Regular readers may be wondering about the extended silence about my Mum. Last I wrote she was in a nursing home and there was hope, however faint. Well. That went downhill really fast. I will fill you in, but I want, first, to give you an overview of the process of actually finding a place.
First of all, we were looking for a place in a dementia unit. But all of the patients I saw when we toured dementia units seemed much worse than Mum. I saw some places that made my skin crawl. They stank. They were miserable. I could not have put my mum in a place like that with a gun at my head. And although it sometimes felt as though there was, in fact, a gun at my head, I had to draw the line somewhere.
So we found a dementia place in a very lovely nursing home. It was expensive, but lovely, and we are lucky that Mum could afford it. There was one free bed. It was perfect. I filled out all the paperwork, filled with hope, and then the clinical care coordinator rang me to say “We can’t offer your Mum a place. We can’t look after her.” This, bear in mind, was a dementia ward. If they couldn’t look after her, who could? I didn’t even know this was a class of thing that could happen: that a patient could be too demented for a dementia ward. It threw me into a spin.
So I kept looking. Since Mum didn’t actually seem bad enough to need a dementia ward we tried for an ordinary place. I was very up front with them about the fact that Mum refused to see a doctor, and hadn’t been fully assessed. Their clinical care coordinator, Kate, met us for coffee in Mum’s favourite cafe, so as not to alarm her. Mum was delighted to see her and invited Kate to stay at our holiday home. Kate took it gracefully. And the next day we moved Mum in.
It was a disaster. They were calling us every day telling us they couldn’t cope, that she was literally climbing the walls (or at least the fences) and trying to escape. They tried to get us to take her home, but there was no way we could take Mum home knowing now, fully, how impaired she was.
So we frantically searched for another place. In desperation we called an advocacy service that a friend had recommended to me, Signpost Aged Care, and they practically saved my life. The advocate we worked with, Margaret, made it very clear what our rights, and the nursing home’s responsibilities were. She took careful note of our wishes and found us a list of places with a bed free in a dementia ward who she was confident could handle Mum. My sister checked them out and chose one. We were ready to move.
But: before we could move, the first nursing home held a fire drill. They took the residents outside. Knowing Mum was trying to escape, they did not monitor her. So of course she scarpered. It took them a couple of hours to even notice she was gone.
Eventually the police found her a couple of suburbs away and an ambulance brought her back. The next day she was in her new home, which was amazing. The main nurse in the dementia unit, Marie, is a beautiful soul and she manages Mum incredibly well. Mum is now as close to content as she is capable of being, I think. She still gets aggressive – ironically now it’s because she is so well settled she wants to know why these other people are in her home. She won’t let anyone clean her room, and is happiest when the staff let her vacuum the hallways – which they do frequently.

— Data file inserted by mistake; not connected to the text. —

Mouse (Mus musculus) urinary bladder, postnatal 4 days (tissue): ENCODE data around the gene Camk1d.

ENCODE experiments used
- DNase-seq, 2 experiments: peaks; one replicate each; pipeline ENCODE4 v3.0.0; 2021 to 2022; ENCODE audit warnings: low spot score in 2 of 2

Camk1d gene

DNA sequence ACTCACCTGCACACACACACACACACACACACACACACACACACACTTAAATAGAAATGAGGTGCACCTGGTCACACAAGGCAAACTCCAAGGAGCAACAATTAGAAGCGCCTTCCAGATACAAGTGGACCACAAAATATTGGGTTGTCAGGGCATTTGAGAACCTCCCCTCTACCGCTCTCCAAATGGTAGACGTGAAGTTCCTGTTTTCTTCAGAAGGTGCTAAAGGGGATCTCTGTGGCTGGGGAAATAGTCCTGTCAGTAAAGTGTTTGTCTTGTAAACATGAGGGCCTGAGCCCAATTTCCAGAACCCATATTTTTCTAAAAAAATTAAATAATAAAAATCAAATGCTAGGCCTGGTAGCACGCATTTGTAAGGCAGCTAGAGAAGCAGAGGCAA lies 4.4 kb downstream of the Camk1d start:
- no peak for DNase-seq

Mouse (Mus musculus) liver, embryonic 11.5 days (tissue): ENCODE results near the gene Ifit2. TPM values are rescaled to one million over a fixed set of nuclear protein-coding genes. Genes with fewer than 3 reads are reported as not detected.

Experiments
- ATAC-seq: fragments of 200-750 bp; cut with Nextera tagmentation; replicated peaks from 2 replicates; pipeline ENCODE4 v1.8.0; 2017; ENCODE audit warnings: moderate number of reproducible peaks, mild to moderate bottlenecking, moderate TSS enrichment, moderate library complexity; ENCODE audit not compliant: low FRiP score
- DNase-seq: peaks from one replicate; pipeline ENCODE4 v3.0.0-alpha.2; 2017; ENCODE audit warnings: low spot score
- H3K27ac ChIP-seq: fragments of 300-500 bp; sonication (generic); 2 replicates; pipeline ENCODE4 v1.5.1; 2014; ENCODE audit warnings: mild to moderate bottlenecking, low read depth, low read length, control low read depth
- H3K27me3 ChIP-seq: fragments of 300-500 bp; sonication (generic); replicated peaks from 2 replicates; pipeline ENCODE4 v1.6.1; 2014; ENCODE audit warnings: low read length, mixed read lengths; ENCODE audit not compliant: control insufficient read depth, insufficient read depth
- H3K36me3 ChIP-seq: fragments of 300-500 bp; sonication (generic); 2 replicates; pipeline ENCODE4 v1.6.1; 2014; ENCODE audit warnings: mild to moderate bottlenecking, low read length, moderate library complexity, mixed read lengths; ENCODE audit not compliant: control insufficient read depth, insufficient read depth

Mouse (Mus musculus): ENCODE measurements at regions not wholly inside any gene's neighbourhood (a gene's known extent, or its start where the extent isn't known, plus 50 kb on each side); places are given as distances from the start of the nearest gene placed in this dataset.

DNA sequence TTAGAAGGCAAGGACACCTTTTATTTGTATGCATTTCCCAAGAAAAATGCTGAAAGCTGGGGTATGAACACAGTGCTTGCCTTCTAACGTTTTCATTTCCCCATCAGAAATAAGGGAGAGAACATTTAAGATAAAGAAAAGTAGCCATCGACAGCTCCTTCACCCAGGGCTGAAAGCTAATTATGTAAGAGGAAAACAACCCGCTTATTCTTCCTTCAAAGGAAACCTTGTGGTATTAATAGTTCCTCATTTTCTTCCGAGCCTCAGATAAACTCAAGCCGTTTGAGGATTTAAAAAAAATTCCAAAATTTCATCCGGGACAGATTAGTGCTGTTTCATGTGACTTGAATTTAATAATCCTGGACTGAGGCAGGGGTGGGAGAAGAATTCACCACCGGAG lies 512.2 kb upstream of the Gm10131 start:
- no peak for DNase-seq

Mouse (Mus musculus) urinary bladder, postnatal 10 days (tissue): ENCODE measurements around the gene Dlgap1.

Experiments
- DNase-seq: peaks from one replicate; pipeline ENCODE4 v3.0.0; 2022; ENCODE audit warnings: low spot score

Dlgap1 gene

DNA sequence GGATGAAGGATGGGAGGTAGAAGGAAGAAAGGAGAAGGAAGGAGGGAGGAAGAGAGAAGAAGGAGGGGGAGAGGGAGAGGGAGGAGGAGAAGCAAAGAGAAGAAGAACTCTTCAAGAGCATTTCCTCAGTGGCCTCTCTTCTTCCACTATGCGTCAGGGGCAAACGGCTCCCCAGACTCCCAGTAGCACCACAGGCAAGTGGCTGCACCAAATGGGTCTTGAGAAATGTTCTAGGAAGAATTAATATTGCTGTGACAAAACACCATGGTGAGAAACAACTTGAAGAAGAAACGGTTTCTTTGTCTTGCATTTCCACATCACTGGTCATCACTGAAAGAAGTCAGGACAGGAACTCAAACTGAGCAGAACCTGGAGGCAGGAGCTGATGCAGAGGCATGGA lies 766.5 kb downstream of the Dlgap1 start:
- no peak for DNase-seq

When I visit she thinks I am an old school friend, or a former staff member, or who knows what else. When I took my girls there she thought they were my grandchildren. In truth, I always feel I age at least 30 years when I visit, so maybe it makes sense.
It’s still surreal. But she is safe. She is cared for. And now that we are cleaning out her house I am finding diaries with the saddest, most paranoid and distressed notes in them that make it very clear she has not been truly happy for a long time. I think we have to accept that this is the best we can do now.
It makes me sad.
And clearing out her house makes me sad. Because it is further evidence of how impaired she has been, and for how long. It is a mess. And things there are bizarre. But we’re getting there.
So she is as close to settled as she can be. And we pack up her things and ready her house for sale, and try to farewell her through her possessions, and little slices of our family history, in a way we can no longer do face to face. Because she is no more present in her body, these days, than she is in her house.
She hasn’t even gone back to her childhood the way many dementia patients do. She is adrift in a sea of incomprehension and fear. She asks for her parents, but doesn’t seem to remember them. The staff at the nursing home give her as much comfort as they can, and she manages, but this is no sort of life.
I tell you this: I don’t want this to happen to me. I don’t want to be looking for my mind like a lost set of keys. I don’t want to know, on some level, that my own self is leaking away, and that I can’t possibly stop it. It is a cruel and torturous death, and I don’t want it. I will not have it.
So don’t tell me palliative care is enough, and that euthanasia is unethical. I have the right to choose, and I WILL NOT GO THERE. Maybe I’ll be lucky, in spite of the family history, and it will never be an issue for me. But if it comes, I tell you clearly, I will not be taken. I will die on that threshold, by my own hand, before I will let this happen to me.